Friday in the Octave of Easter
As we have seen, the Resurrected Jesus doesn’t stop teaching the disciples. The lesson from their failed fishing expedition and their sudden turn of good fortune helped them to solidify in their minds this reality: Without God, you can do nothing. We’ve all experienced how on our own, we toil and spend our time fruitlessly, but the moments of progress and growth are times when we have the opportunity to acknowledge to ourselves and to others that “It is the Lord.” One 19th century statesman, after his experiencing a religious conversion remarked, “Those who pray do more for the world than those who fight, and if the world is going from bad to worse, it is because there are more battles and prayers.” To pause to pray is both to acknowledge the Lord’s presence, to recognize that only through God’s grace will our efforts amount to anything. Truly, “It is the Lord” who gives us strength, inspires us, and animates our entire lives. In our selfishness, we prefer to take credit for our good deeds as coming from ourselves.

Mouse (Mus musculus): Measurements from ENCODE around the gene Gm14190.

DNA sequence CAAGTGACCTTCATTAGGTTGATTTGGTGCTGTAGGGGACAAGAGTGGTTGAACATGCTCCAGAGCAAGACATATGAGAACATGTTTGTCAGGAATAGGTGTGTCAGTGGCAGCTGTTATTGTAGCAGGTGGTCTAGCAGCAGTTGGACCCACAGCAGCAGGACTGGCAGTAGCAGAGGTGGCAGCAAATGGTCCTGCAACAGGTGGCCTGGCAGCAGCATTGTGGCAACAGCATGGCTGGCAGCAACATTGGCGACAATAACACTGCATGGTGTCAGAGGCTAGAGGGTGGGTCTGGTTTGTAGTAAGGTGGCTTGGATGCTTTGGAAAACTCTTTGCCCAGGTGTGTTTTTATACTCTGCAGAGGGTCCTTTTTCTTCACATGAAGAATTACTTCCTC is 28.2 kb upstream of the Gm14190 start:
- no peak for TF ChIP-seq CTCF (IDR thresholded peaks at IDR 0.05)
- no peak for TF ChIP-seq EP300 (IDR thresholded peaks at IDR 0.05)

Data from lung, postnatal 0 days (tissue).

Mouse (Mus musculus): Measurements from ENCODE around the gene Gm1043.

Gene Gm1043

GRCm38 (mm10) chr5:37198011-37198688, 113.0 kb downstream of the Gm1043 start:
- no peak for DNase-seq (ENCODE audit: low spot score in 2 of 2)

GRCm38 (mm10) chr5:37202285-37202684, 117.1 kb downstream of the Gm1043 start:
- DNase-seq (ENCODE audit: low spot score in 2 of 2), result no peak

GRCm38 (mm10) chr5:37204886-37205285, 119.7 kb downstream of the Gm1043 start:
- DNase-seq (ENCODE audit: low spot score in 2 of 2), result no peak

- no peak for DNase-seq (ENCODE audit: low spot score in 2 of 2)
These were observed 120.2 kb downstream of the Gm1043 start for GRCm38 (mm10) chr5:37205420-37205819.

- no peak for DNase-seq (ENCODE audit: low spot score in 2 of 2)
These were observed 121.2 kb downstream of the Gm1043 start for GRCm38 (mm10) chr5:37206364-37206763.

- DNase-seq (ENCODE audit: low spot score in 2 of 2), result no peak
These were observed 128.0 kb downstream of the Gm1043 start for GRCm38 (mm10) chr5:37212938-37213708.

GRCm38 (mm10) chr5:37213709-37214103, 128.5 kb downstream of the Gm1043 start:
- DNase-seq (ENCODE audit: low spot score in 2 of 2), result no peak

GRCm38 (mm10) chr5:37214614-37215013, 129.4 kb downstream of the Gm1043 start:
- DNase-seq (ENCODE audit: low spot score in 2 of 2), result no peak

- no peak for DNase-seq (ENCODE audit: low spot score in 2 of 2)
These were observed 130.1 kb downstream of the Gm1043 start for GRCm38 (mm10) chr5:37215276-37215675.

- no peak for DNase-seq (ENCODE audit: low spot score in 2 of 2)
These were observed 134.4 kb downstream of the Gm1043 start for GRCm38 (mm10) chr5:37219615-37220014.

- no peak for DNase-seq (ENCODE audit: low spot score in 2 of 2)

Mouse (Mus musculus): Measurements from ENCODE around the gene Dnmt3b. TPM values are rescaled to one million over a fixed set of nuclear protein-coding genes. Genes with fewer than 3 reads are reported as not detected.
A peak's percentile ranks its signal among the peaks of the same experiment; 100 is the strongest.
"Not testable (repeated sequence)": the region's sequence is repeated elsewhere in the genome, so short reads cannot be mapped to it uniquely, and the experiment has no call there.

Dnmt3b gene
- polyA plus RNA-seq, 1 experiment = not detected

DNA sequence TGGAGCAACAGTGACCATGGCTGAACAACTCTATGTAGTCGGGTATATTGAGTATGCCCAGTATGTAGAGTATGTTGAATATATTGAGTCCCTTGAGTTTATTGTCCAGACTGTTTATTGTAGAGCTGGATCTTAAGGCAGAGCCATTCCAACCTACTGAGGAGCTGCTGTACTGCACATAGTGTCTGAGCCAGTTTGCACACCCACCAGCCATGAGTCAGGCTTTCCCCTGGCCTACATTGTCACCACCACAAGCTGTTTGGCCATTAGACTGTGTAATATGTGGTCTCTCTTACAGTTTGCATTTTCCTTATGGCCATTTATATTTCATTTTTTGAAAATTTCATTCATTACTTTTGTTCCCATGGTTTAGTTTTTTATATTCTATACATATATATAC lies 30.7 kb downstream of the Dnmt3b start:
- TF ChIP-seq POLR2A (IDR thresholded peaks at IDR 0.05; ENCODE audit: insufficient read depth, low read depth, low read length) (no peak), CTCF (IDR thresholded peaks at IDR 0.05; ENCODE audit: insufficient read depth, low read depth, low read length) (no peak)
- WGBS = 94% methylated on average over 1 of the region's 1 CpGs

True growth in our faith life is when we can testify that it is Jesus Christ working in and through us—“It is the Lord”—not us. Peter and John were quick to witness to the reality of grace at work in their lives—“By what power or by what name having you done this?”—the questions gave them another opportunity to proclaim that the miraculous deed they worked was done, not by their power, but in the name of Jesus Christ.
Being God’s instrument brings us true freedom, where we can set aside the preoccupations of our lives and allow the Risen Lord to animate us by surrendering our desire to try to wrestle away control with our small-minded pursuits. If we are going to glorify Christ and not ourselves, then we must do the necessary preparation, that is to say, remain committed and faithful to daily prayer. This is where our heart is given to God and we give God the permission for His grace to work in us.
Reflection Question: Where have you been trying to live your life on your own and without God?
Reflection by Fr. Paul Sheller, OSB